I recall a Doomsday Preppers episode last season where a lady had a room setup such that a sick family member or perhaps new visitor could be quarantined for days or weeks on end in the event they had a communicable disease, were suspected of having one, or you just didn’t want to take any chances.
For a long time I never worried about such a problem (as well as many other considerations such as radioactive contamination or EMP) because I felt the potential for such problems were relatively low and there were far more likely problems to prepare for. While this may still be the case, it never hurts to be more prepared for less likely threats than not, so I began to ponder how and where I would setup a quarantine room.
At first glace this may seem like an easy problem to fix. Seal off a room and be done with it. If you want to do it right–and you do–there’s a bit more to consider than that.
For starters, as with real estate, it’s all about location, location, location! I would think that the ideal location would be any adequate shelter away from your main residence; something like an RV would be great. Obviously, not everyone has that option so a place inside the house will have to do. Perhaps a master bedroom that includes an attached bathroom would be the next best choice. If that doesn’t work then really any bedroom that is generally “away” from the rest of the inhabitants may do. Maybe a basement bedroom is in order. If there’s a bathroom nearby then ensure that only the quarantined person(s) will be using that bathroom for the duration. If not, then you’ll have to supply them with plenty of buckets and supplies to catch and contain their own waste.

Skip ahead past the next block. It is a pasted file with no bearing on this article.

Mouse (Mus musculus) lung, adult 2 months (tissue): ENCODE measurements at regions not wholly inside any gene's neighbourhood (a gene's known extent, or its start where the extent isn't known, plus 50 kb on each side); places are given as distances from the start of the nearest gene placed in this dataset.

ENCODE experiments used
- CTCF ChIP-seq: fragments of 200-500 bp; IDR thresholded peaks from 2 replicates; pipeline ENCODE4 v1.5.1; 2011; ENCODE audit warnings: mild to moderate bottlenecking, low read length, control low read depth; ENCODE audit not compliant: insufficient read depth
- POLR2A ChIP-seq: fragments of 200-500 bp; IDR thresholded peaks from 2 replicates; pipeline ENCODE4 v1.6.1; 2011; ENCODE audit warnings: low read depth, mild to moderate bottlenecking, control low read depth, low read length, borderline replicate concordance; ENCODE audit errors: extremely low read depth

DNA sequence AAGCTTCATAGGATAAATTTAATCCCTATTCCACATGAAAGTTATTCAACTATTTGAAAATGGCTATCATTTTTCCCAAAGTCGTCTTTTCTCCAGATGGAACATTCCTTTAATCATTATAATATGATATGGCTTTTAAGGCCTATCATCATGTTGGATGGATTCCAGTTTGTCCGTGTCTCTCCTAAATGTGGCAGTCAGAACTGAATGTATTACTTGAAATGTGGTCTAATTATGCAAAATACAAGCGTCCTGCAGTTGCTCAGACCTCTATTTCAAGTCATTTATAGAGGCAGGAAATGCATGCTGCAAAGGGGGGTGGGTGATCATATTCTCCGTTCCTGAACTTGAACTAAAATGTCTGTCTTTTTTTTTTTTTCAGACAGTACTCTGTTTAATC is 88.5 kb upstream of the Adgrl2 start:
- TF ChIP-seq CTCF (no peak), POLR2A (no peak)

Remember that wherever the quarantined individual(s) are at is where they will be for WEEKS! They really need to have a bit of space to roam inside their quarantine area as you do NOT want them to be able to come into contact with any family members or anything they would consume, touch, breathe in, and so on.
You’ll also want to create a sectioned-off space where supplies and food can be left for them to retrieve. This can be accomplished by hanging a sheet of heavy-duty plastic sheeting of at least 4 mils but preferably 6 mils in thickness in front of the main entrance to their room where the occupants will be staying. The idea isn’t necessarily to completely section off that space (although I think that would be best) but to significantly reduce any chances that disease could spread into the rest of your home. You could use duct tape to seal the plastic sheeting to the ceiling and walls and perhaps something heavy (such as dumbbells) to keep the plastic sheet on the floor. You can’t completely seal this off because you’ll be bringing them food and what not on a daily basis.
You also want to consider how you’ll be bringing them food, for example. Instead of serving them food on reusable plates, use paper plates, bowls, cups, and plastic utensils instead, all of which can be easily discarded in a trash can inside the quarantine room. Maybe even provide a few snacks as well. The same can be said for anything else that enters the room. This could be clothing, wash supplies, personal hygiene supplies, etc. The point here is to ensure nothing comes back out of the room once inside.